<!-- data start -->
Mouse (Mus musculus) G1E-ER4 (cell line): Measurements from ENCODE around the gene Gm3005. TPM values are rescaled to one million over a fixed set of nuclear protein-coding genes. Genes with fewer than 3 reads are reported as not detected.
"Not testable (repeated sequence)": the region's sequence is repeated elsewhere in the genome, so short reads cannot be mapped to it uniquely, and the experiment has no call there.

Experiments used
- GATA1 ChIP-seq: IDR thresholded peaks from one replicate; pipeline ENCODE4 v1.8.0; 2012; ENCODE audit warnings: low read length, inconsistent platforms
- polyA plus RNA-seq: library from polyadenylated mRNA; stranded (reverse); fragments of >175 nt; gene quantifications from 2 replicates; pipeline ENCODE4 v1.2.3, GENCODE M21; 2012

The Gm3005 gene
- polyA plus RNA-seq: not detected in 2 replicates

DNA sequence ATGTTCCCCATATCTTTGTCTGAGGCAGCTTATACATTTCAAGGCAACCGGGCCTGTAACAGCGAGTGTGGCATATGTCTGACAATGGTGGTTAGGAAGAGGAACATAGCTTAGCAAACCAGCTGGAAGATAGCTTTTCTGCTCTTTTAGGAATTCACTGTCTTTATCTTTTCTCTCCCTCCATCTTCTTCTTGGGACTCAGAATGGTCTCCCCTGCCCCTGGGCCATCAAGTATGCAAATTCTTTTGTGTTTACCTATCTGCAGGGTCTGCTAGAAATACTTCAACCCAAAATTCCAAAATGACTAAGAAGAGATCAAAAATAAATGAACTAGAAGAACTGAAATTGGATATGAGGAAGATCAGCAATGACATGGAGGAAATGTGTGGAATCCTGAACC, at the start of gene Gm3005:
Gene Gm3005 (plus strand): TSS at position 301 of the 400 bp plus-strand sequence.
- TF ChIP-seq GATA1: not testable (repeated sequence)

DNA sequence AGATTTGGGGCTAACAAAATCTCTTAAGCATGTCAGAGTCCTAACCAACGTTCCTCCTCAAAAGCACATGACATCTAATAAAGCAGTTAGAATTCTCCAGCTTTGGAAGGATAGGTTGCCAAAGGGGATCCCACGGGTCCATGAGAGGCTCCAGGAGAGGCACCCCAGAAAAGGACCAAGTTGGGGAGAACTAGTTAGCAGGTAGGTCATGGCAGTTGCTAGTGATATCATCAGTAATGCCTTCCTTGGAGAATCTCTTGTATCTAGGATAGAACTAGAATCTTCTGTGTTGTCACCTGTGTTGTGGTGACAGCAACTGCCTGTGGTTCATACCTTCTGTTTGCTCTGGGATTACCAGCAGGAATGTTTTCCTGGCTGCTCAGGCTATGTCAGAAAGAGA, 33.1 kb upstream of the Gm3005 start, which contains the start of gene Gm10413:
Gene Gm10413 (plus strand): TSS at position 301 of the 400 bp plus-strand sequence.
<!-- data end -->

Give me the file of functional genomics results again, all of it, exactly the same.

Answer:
Mouse (Mus musculus) G1E-ER4 (cell line): Measurements from ENCODE around the gene Gm3005. TPM values are rescaled to one million over a fixed set of nuclear protein-coding genes. Genes with fewer than 3 reads are reported as not detected.
"Not testable (repeated sequence)": the region's sequence is repeated elsewhere in the genome, so short reads cannot be mapped to it uniquely, and the experiment has no call there.

Experiments used
- GATA1 ChIP-seq: IDR thresholded peaks from one replicate; pipeline ENCODE4 v1.8.0; 2012; ENCODE audit warnings: low read length, inconsistent platforms
- polyA plus RNA-seq: library from polyadenylated mRNA; stranded (reverse); fragments of >175 nt; gene quantifications from 2 replicates; pipeline ENCODE4 v1.2.3, GENCODE M21; 2012

The Gm3005 gene
- polyA plus RNA-seq: not detected in 2 replicates

DNA sequence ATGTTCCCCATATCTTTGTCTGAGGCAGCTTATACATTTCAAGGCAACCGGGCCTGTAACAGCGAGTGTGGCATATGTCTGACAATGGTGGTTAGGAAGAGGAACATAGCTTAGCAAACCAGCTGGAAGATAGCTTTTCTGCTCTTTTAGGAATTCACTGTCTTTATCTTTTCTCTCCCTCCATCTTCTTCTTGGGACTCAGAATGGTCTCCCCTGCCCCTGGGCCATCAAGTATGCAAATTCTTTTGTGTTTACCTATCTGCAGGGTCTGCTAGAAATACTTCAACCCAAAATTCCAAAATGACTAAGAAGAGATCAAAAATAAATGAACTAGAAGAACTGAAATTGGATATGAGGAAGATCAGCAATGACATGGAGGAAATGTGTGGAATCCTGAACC, at the start of gene Gm3005:
Gene Gm3005 (plus strand): TSS at position 301 of the 400 bp plus-strand sequence.
- TF ChIP-seq GATA1: not testable (repeated sequence)

DNA sequence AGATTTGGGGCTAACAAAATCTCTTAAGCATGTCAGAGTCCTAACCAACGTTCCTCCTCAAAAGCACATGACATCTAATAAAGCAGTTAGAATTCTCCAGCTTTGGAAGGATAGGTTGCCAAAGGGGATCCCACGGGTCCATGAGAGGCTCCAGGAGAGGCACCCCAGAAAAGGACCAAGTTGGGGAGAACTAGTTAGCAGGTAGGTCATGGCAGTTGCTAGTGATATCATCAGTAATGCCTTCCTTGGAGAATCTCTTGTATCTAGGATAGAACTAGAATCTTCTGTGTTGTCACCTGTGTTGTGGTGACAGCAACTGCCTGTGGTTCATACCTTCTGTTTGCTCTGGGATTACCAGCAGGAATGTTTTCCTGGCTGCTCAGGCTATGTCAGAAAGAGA, 33.1 kb upstream of the Gm3005 start, which contains the start of gene Gm10413:
Gene Gm10413 (plus strand): TSS at position 301 of the 400 bp plus-strand sequence.